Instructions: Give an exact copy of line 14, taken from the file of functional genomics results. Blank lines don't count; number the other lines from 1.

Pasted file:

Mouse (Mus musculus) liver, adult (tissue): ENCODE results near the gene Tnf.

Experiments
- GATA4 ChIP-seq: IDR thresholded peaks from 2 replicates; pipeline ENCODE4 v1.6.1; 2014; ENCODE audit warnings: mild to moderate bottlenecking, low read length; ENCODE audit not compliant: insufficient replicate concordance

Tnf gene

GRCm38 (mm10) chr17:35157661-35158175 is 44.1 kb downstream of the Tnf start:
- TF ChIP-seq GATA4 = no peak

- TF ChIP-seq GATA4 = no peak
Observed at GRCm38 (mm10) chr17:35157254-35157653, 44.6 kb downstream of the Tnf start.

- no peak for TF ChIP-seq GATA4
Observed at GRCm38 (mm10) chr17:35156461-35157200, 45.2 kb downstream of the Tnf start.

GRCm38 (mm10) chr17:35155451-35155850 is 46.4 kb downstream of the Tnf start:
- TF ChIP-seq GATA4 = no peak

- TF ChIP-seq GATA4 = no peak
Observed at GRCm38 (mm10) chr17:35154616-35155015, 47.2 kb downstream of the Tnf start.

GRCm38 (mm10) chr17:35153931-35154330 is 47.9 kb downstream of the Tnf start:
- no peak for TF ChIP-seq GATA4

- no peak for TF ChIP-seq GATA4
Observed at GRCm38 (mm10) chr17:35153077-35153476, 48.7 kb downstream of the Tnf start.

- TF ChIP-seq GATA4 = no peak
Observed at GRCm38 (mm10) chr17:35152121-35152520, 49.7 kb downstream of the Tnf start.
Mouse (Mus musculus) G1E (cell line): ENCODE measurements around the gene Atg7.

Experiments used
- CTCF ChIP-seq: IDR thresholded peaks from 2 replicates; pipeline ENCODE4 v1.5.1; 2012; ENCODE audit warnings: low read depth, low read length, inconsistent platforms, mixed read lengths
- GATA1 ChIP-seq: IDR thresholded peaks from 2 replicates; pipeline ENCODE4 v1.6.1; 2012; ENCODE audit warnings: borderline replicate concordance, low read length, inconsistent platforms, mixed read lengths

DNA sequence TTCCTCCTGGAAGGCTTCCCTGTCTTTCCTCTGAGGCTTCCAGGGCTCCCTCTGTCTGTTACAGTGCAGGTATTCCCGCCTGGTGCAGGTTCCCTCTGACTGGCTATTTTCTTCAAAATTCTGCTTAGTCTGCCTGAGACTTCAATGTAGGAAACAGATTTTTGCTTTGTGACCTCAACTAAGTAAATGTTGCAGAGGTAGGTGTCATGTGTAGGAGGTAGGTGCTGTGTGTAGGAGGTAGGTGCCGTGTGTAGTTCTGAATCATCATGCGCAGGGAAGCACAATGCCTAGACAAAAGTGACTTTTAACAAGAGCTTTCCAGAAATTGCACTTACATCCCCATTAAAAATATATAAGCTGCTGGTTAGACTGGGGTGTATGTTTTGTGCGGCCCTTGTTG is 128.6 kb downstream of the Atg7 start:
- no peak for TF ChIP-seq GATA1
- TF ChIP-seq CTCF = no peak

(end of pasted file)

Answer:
Observed at GRCm38 (mm10) chr17:35154616-35155015, 47.2 kb downstream of the Tnf start.